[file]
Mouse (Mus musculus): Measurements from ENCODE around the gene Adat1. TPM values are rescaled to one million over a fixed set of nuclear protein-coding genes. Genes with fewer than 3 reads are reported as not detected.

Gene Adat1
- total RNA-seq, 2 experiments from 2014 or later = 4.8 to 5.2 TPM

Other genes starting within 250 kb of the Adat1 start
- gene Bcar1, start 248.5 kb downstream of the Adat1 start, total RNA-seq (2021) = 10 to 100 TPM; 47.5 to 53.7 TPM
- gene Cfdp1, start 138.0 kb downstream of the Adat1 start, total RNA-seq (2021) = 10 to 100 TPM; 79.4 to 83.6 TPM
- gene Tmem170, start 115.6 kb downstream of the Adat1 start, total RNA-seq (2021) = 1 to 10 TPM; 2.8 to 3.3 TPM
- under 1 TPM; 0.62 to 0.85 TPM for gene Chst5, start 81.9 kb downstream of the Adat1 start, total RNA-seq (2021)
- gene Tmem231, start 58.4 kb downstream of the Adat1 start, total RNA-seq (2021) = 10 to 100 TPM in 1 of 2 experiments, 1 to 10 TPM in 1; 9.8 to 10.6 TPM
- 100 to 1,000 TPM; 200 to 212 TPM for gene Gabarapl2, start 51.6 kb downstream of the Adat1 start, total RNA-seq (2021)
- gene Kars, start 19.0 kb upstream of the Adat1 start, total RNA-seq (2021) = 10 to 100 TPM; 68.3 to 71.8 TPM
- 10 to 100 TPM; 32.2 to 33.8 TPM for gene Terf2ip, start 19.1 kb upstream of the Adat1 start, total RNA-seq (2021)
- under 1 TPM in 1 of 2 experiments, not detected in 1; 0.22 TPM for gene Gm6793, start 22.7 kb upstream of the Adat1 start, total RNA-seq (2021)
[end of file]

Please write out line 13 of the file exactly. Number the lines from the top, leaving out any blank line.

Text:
- under 1 TPM in 1 of 2 experiments, not detected in 1; 0.22 TPM for gene Gm6793, start 22.7 kb upstream of the Adat1 start, total RNA-seq (2021)